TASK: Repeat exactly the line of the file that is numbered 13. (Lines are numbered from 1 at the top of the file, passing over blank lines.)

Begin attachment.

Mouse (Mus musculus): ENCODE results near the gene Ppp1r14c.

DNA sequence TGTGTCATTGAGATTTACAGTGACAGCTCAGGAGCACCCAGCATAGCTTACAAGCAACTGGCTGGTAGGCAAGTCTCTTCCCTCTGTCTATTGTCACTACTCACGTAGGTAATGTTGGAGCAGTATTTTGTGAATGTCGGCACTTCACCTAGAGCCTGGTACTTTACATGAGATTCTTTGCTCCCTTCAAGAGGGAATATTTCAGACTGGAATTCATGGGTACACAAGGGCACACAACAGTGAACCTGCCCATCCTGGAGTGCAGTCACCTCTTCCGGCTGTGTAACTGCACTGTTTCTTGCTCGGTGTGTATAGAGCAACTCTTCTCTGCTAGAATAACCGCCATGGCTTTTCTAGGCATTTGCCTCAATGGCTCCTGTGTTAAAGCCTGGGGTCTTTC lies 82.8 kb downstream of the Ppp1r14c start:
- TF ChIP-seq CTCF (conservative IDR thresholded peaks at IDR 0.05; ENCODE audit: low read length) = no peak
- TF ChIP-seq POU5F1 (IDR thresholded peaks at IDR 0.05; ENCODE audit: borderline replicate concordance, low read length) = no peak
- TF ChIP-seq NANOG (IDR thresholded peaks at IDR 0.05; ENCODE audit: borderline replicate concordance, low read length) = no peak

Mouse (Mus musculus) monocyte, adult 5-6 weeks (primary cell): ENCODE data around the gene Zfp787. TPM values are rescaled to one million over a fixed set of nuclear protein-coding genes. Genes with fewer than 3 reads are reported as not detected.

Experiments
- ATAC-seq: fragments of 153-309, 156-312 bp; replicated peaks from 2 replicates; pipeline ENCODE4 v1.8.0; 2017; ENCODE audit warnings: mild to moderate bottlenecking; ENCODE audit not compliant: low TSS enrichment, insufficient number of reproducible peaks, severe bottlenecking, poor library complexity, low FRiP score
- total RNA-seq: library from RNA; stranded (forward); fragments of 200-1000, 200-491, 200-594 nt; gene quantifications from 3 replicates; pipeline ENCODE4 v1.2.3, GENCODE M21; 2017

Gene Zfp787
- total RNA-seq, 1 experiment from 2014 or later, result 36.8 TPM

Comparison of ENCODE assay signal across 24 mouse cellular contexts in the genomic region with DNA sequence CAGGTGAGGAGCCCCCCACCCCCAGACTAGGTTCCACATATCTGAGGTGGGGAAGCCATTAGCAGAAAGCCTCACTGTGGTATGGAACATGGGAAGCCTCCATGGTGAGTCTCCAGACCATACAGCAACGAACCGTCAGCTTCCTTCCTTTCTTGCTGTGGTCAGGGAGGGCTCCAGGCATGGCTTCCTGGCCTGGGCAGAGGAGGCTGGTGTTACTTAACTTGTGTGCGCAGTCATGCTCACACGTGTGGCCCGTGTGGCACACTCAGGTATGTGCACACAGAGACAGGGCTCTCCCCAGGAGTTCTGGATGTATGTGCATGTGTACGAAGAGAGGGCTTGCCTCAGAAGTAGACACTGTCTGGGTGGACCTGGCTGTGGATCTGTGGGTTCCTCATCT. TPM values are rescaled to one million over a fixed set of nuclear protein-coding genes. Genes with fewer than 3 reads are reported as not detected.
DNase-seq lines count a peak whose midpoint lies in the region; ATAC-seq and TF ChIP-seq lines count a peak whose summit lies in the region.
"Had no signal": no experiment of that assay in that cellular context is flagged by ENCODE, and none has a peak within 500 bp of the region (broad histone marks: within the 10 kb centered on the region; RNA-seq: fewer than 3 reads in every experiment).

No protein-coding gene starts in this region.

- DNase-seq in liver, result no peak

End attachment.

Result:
DNase-seq lines count a peak whose midpoint lies in the region; ATAC-seq and TF ChIP-seq lines count a peak whose summit lies in the region.